Apotopes and the biliary specificity of primary biliary cirrhosis

Authors

  • Ana Lleo,

    1. Division of Rheumatology, Allergy, and Clinical Immunology, University of California at Davis, Davis, CA
    2. Division of Internal Medicine, IRCCS-Istituto Clinico Humanitas, University of Milan, Rozzano, Milan, Italy
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  • Carlo Selmi,

    1. Division of Rheumatology, Allergy, and Clinical Immunology, University of California at Davis, Davis, CA
    2. Division of Internal Medicine, IRCCS-Istituto Clinico Humanitas, University of Milan, Rozzano, Milan, Italy
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  • Pietro Invernizzi,

    1. Division of Rheumatology, Allergy, and Clinical Immunology, University of California at Davis, Davis, CA
    2. Division of Internal Medicine, Hepatobiliary Immunopathology Unit, IRCCS-Istituto Clinico Humanitas, Rozzano, Milan, Italy
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  • Mauro Podda,

    1. Division of Internal Medicine, IRCCS-Istituto Clinico Humanitas, University of Milan, Rozzano, Milan, Italy
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  • Ross L. Coppel,

    1. Department of Medical Microbiology, Monash University, Melbourne, Australia
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  • Ian R. Mackay,

    1. Department of Biochemistry and Molecular Biology, Monash University, Melbourne, Australia
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  • Gregory J. Gores,

    1. Division of Gastroenterology and Hepatology, Mayo Clinic College of Medicine, Rochester, MN
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  • Aftab A. Ansari,

    1. Department of Pathology, Emory University School of Medicine, Atlanta, GA
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  • Judy Van de Water,

    1. Division of Rheumatology, Allergy, and Clinical Immunology, University of California at Davis, Davis, CA
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  • M. Eric Gershwin

    Corresponding author
    1. Division of Rheumatology, Allergy, and Clinical Immunology, University of California at Davis, Davis, CA
    • Division of Rheumatology, Allergy and Clinical Immunology, University of California at Davis School of Medicine, Genome and Biomedical Sciences Facility, 451 Health Sciences Drive, Suite 6510, Davis, CA 95616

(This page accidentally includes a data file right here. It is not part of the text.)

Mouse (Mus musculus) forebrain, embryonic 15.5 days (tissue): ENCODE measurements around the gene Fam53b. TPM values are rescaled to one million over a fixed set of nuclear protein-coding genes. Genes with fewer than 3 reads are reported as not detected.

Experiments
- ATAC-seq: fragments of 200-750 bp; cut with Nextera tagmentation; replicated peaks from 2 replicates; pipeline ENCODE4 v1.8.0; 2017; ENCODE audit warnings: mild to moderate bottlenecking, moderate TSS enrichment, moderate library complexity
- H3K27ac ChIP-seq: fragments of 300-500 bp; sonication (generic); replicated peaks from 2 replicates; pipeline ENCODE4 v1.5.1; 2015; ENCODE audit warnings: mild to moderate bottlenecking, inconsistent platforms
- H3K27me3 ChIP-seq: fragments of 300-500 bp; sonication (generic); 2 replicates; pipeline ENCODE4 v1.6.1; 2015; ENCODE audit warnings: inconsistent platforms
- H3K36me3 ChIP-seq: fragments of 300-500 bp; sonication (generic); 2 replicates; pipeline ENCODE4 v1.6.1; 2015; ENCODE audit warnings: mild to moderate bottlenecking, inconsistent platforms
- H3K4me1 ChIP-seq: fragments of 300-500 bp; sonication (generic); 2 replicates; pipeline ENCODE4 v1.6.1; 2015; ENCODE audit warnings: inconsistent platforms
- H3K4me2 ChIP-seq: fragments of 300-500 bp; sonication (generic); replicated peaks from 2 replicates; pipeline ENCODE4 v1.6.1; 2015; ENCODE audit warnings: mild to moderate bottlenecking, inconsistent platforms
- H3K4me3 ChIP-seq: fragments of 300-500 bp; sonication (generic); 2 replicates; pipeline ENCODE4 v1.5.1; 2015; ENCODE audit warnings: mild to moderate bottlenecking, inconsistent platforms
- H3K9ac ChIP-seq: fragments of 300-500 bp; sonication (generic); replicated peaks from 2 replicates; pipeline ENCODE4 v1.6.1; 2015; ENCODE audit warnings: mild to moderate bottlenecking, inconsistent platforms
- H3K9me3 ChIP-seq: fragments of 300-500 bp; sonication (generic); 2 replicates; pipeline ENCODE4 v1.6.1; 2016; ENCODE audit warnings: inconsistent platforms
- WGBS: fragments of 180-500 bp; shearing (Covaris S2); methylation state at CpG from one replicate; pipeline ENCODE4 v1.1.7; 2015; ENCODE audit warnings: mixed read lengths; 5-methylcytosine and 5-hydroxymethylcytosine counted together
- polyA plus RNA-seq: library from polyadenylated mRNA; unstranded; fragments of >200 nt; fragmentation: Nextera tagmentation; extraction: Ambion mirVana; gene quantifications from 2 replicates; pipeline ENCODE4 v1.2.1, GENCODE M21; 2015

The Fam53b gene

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    • fax: 530-752-4669.


  • Potential conflict of interest: Nothing to report.

Abstract

Primary biliary cirrhosis (PBC) is characterized by antimitochondrial antibodies (AMAs), directed to the E2 component of the pyruvate dehydrogenase complex (PDC-E2). Notwithstanding the presence of mitochondria in virtually all nucleated cells, the destruction in PBC is limited to small intrahepatic bile ducts. The reasons for this tissue specificity remain unknown, although biliary epithelial cells (BECs) uniquely preserve the PDC-E2 epitope following apoptosis. Notably, PBC recurs in an allogeneic transplanted liver, suggesting generic rather than host PBC–specific susceptibility of BEC. We used cultured human intrahepatic BECs (HIBECs) and other well-characterized cell lines, including, HeLa, CaCo-2 cells, and nontransformed human keratinocytes and bronchial epithelial cells, to determine the integrity and specific localization of PDC-E2 during induced apoptosis. All cell lines, both before and after apoptosis, were tested with sera from patients with PBC (n = 30), other autoimmune liver and rheumatic diseases (n = 20), and healthy individuals (n = 20) as well as with a mouse monoclonal antibody against PDC-E2 and AMA with an immunoglobulin A isotype. PDC-E2 was found to localize unmodified within apoptotic blebs of HIBECs, but not within blebs of various other cell lineages studied. The fact that AMA-containing sera reacted with PDC-E2 on apoptotic BECs without a requirement for permeabilization suggests that the autoantigen is accessible to the immune system during apoptosis. Conclusion: Our data indicate that the tissue (cholangiocyte) specificity of the autoimmune injury in PBC is a consequence of the unique characteristics of HIBECs during apoptosis and can be explained by exposure to the immune system of intact immunoreactive PDC-E2 within apoptotic blebs. (HEPATOLOGY 2009.)

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